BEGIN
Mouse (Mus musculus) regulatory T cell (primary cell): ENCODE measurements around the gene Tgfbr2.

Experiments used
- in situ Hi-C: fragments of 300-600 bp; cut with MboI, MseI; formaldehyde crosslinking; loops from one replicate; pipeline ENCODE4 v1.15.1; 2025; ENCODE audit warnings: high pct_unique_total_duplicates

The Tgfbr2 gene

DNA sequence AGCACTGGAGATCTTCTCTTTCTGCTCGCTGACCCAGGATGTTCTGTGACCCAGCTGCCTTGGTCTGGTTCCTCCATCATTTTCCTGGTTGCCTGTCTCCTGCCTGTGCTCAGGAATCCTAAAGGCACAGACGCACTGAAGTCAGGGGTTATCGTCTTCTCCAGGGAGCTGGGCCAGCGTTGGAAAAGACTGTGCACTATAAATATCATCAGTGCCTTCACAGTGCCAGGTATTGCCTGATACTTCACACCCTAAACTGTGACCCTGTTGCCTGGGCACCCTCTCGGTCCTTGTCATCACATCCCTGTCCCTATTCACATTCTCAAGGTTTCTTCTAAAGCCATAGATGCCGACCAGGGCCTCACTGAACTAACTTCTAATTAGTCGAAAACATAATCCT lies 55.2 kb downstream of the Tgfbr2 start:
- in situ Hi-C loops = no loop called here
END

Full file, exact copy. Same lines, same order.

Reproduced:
Mouse (Mus musculus) regulatory T cell (primary cell): ENCODE measurements around the gene Tgfbr2.

Experiments used
- in situ Hi-C: fragments of 300-600 bp; cut with MboI, MseI; formaldehyde crosslinking; loops from one replicate; pipeline ENCODE4 v1.15.1; 2025; ENCODE audit warnings: high pct_unique_total_duplicates

The Tgfbr2 gene

DNA sequence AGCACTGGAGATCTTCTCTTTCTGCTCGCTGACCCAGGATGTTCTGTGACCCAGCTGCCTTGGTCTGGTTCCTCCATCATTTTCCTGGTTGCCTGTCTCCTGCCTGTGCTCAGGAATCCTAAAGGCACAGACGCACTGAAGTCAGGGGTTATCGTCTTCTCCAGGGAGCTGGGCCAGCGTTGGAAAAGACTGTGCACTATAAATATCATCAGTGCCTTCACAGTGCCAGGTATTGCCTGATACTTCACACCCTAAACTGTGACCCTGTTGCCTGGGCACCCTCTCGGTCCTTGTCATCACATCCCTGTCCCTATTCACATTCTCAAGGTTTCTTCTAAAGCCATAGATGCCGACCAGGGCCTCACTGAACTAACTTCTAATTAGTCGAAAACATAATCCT lies 55.2 kb downstream of the Tgfbr2 start:
- in situ Hi-C loops = no loop called here